Building » Pendlebury – St Mark

Pendlebury – St Mark

Station Road, Pendlebury, Manchester M27

A modest interwar building in traditional style. 

Pendlebury is situated to the north of Swinton, both now part of Salford, with which it now merges. The place expanded greatly in response to industrialisation and coal mining in the nineteenth century. The area was parochially part of Swinton (qv) until 1923. The foundation stone of a new church was laid by Mgr O’ Kelly on 5 September 1925 and the building was opened by the Bishop on 17 January 1926.  The identity of the architect has not been established, but similarity in design and date to the first church of St Luke at nearby Irlams o’ th’ Height (qv), suggests H. Greenhalgh of Bolton. Local tradition has it that there was a house on the site which was demolished, and the bricks reused to build the church. The sanctuary was reordered, probably in the late twentieth century, the date of the present furnishings. It is probable that the Sacred Heart chapel at the west end originated as a baptistery, altered after the font was moved into the body of the church.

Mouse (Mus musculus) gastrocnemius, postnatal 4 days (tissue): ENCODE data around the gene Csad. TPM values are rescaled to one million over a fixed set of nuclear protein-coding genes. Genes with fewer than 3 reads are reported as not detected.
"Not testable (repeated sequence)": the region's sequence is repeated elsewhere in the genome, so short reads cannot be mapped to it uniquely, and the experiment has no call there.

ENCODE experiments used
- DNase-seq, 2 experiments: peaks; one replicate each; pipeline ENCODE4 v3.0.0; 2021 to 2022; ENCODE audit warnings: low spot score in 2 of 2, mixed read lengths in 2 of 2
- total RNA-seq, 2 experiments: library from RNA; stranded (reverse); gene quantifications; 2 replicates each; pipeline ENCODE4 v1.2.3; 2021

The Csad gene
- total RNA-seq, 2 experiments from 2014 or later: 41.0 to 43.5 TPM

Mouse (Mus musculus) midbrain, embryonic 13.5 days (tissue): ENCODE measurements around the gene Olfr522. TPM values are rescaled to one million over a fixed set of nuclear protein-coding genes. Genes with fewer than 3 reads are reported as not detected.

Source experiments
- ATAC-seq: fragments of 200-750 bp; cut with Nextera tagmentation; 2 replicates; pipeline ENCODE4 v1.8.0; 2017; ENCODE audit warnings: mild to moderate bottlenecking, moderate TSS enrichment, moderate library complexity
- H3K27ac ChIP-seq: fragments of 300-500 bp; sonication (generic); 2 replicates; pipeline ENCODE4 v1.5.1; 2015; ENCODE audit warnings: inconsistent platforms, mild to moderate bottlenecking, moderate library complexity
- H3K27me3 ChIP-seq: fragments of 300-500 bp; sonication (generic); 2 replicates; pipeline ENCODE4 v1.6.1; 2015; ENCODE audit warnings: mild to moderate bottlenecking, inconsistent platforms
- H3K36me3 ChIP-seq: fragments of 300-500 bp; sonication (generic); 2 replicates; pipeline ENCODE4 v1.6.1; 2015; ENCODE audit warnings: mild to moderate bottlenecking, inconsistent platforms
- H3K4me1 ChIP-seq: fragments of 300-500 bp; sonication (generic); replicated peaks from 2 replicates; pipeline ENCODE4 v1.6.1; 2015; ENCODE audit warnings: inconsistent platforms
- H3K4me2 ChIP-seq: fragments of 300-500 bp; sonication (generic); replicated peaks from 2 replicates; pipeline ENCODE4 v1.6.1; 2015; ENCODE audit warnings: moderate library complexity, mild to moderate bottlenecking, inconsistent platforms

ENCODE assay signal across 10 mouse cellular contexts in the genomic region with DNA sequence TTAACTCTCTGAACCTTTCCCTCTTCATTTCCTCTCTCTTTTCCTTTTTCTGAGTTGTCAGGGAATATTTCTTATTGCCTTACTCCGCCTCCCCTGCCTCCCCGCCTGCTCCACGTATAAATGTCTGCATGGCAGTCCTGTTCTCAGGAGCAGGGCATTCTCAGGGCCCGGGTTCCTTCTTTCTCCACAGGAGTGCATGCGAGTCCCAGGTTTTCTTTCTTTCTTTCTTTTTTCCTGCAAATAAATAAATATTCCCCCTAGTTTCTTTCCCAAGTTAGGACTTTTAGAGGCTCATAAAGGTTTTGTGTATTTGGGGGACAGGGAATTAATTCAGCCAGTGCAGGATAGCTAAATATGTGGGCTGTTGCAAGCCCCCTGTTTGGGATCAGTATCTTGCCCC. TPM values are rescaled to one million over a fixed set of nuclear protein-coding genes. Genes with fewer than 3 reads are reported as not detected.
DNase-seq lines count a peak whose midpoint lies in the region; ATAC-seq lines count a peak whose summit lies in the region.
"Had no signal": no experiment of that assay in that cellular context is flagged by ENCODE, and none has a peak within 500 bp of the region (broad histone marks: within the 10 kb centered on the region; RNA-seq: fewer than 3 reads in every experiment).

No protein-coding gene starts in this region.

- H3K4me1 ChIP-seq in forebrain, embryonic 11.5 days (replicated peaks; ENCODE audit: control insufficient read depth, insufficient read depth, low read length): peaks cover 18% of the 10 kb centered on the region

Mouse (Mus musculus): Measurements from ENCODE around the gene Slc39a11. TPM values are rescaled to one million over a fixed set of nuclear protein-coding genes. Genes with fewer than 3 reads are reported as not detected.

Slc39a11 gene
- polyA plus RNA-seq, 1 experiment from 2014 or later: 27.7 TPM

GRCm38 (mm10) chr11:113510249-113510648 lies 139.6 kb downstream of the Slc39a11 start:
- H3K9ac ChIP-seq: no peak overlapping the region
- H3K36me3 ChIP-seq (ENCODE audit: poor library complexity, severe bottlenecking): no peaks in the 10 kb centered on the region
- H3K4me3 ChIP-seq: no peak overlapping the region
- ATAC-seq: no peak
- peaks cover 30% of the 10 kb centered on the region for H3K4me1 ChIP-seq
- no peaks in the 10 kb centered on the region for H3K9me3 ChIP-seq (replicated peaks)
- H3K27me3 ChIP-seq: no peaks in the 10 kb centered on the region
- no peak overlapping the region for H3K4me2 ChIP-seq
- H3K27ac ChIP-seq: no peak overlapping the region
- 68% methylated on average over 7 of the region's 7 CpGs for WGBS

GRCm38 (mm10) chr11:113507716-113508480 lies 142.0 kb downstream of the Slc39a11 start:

All orientations given are liturgical. The church is of red brick and broadly Gothic style with a symmetrical west front of brick with a boarded apex. Arched entrances with stone dressings flank a tripartite window, the central light with elementary tracery. Beneath it is the foundation stone with an inscription.  The north entrance is approached by a ramp, the south by stone steps.  The sides are of stock brick and have plain brick buttresses with broad arched windows between them. These windows have replacement glazing and hardwood glazing bars.  There is a covered link to the presbytery on the northeast side. The interior is well lit with a west gallery. There is a screen across the west end, with a central Sacred Heart chapel and lobbies to each of the doors. The sanctuary is fitted with simple modern furnishings, with an inscription over the arch. The rear wall has two paintings flanking a crucifix with the words Ecce Agnus Dei (Behold the Lamb of God) painted over it.

Heritage Details

Architect: H. Greenhalgh (unconfirmed)

Original Date: 1926

Conservation Area: No

Listed Grade: Not Listed